"Our first test session, with astronauts getting it out to fly, will be May 18. That will be a check-up for the SPHERE," Miller said. Then "there will be some single-sphere maneuvers, such as rudimentary docking, inside the space station," where it should perform "with the same kind of resolution that the space radio system will have."

Earlier flight tests, involving some of the MIT students who helped develop the experimental SPHERES, were conducted aboard the "vomit comet," a KC-135 tanker plane that NASA uses to give astronauts their first experience with weightlessness. Now only one of the original students works at MIT: Alvar Saenz-Otero, a postdoctoral associate in aeronautics and astronautics, is managing the project.

Graduate students currently working on the project are Simon Nolet, Mark Hilstad, Swati Mohan, Nick Hoff and Georges Aoude. Miller and Professor Jonathan How are the participating faculty.

Scientists envision using SPHERES’ mechanical offspring as talented robots that can come together to work on construction projects, repair damage, refuel other satellites or work as parts of other systems -- including telescopes of unprecedented size.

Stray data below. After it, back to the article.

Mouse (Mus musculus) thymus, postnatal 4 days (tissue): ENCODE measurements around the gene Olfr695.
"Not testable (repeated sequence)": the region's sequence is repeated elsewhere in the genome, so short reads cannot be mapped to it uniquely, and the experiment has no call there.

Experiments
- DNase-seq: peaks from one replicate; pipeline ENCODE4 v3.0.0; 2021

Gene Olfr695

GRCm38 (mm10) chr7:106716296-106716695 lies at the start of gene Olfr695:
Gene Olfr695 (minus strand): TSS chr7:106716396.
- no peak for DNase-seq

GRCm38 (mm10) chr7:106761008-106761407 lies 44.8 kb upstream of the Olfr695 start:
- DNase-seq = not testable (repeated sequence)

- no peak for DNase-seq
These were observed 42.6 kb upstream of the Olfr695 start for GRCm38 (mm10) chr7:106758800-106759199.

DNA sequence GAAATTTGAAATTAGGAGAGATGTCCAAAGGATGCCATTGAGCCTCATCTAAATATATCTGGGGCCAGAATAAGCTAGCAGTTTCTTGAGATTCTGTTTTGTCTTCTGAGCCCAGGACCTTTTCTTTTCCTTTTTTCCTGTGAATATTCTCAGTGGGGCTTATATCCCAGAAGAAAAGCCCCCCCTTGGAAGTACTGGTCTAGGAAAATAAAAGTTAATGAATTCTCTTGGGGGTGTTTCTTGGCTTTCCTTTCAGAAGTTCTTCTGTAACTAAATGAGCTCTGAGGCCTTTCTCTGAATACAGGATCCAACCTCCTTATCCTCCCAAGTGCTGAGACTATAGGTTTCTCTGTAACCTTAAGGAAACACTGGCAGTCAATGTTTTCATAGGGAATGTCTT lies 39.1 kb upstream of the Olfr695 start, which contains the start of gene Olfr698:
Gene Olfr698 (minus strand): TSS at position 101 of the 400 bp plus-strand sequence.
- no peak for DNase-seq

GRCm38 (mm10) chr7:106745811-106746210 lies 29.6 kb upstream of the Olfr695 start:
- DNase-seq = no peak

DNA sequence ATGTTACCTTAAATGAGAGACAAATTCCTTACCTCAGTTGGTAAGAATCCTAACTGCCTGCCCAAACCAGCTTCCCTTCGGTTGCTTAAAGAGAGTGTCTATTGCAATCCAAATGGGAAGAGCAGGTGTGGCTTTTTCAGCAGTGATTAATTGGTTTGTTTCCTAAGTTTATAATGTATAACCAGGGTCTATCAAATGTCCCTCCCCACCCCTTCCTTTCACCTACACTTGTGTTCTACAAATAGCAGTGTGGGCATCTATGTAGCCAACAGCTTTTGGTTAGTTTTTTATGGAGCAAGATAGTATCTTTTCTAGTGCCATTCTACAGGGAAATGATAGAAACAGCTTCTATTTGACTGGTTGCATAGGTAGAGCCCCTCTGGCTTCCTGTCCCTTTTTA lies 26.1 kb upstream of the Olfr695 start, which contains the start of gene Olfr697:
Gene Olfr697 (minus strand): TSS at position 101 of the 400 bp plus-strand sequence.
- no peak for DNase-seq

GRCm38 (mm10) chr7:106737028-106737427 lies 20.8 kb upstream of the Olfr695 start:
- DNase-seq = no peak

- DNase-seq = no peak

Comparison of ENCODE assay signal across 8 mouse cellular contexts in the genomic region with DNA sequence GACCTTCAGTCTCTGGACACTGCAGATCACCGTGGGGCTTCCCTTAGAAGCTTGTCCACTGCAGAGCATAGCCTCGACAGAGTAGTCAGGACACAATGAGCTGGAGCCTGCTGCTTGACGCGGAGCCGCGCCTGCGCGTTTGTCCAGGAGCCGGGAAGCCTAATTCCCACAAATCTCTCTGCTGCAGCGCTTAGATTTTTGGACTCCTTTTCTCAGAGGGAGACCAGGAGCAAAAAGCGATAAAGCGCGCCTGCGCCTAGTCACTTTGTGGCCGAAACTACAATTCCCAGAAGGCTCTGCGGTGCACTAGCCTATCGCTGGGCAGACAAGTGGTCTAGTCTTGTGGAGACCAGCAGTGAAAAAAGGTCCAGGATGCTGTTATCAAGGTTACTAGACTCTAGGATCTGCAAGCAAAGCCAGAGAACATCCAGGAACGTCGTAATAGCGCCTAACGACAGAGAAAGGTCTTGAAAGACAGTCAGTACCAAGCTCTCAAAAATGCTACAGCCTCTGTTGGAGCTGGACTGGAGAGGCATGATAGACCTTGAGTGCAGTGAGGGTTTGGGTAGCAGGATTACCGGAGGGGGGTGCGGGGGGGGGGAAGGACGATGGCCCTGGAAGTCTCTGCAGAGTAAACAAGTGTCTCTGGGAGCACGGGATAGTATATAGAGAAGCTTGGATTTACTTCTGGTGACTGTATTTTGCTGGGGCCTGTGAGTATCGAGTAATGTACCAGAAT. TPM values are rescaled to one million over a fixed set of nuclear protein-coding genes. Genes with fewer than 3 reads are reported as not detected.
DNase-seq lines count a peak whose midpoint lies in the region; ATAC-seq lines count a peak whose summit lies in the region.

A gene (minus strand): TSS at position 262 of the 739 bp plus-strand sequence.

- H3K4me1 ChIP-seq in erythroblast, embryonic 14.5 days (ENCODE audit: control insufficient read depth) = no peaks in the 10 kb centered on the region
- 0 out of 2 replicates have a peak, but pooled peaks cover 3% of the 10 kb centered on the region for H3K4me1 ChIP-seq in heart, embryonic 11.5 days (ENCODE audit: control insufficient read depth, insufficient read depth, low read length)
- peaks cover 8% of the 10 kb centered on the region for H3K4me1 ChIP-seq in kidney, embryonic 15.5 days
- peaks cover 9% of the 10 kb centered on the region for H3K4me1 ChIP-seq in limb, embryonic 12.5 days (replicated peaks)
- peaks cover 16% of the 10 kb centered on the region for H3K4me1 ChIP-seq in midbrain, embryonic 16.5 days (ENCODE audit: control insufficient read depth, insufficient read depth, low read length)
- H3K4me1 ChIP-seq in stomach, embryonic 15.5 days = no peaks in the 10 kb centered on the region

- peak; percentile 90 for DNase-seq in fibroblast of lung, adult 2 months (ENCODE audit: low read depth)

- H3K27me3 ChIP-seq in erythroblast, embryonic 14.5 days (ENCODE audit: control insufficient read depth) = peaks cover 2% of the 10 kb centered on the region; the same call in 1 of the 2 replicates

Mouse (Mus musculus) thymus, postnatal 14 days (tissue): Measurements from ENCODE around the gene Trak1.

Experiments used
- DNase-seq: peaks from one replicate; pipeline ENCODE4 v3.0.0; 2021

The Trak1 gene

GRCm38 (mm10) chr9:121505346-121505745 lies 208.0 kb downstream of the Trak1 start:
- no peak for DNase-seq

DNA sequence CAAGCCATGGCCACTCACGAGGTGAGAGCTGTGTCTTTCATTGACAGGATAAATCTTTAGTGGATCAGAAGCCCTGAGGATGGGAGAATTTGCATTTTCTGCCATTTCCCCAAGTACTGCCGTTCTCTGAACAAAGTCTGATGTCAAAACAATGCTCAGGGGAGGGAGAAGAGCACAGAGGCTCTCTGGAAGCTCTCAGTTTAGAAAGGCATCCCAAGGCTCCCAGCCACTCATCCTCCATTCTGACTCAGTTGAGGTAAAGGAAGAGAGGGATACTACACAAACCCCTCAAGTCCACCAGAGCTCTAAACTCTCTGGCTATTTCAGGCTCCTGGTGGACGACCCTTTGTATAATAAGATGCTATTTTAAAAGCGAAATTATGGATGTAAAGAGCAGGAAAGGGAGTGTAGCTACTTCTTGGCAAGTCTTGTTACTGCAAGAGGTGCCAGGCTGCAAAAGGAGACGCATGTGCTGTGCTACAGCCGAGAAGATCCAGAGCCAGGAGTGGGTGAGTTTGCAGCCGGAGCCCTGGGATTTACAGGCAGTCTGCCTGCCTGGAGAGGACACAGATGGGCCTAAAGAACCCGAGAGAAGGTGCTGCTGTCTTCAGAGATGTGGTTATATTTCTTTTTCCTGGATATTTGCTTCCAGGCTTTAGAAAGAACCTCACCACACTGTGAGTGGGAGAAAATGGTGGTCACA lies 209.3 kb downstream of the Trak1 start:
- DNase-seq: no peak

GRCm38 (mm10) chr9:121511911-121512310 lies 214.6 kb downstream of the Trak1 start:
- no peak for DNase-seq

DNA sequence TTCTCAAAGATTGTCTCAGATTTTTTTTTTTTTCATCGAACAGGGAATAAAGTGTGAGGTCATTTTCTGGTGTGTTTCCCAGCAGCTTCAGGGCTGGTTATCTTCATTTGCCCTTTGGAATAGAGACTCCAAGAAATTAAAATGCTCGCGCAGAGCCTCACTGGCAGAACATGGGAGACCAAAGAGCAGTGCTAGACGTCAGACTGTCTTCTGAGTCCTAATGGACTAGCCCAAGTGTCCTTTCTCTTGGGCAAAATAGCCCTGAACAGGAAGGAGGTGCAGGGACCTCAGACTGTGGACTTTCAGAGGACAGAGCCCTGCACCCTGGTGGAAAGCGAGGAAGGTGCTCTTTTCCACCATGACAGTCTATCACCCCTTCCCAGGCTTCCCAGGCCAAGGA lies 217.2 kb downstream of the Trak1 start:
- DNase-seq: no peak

These first SPHERES serve as prototypes for bigger instrument packages that will be spread out in space to work together.

Miller, who is also director of MIT’s Space Systems Laboratory, said the two other identical test SPHERES will be carried up to the space station on Saturday, July 1, the other on Thursday, Dec. 14, if shuttle launches occur as planned. One goal is to refine and test the technology for use with the bigger, more complex spheres yet to come.

Before the SPHERES finally got off the ground this week, the project encountered several delays. "They were ready to go in 2003," Miller said, but then the Space Shuttle Columbia disintegrated in the blazing heat of re-entry, killing the astronauts on board and setting the U.S. space program back by years. Of course, there’s no guarantee that all of the SPHERES will get aloft now, Miller said. There is huge demand for cargo space, especially aboard the shuttles, but launch delays because of technical problems, or simply the weather, are common.

This work is funded by DARPA, with additional support from NASA’s Goddard Space Flight Center, NASA’s Ames Research Center and NASA’s Jet Propulsion Laboratory.

Elizabeth A. Thomson | MIT News Office
Further information:
http://www.mit.edu

More articles from Physics and Astronomy:

nachricht Molecule flash mob
19.01.2017 | Technische Universität Wien

nachricht Magnetic moment of a single antiproton determined with greatest precision ever
19.01.2017 | Johannes Gutenberg-Universität Mainz

All articles from Physics and Astronomy >>>

The most recent press releases about innovation >>>

Die letzten 5 Focus-News des innovations-reports im Überblick:

Im Focus: Traffic jam in empty space

New success for Konstanz physicists in studying the quantum vacuum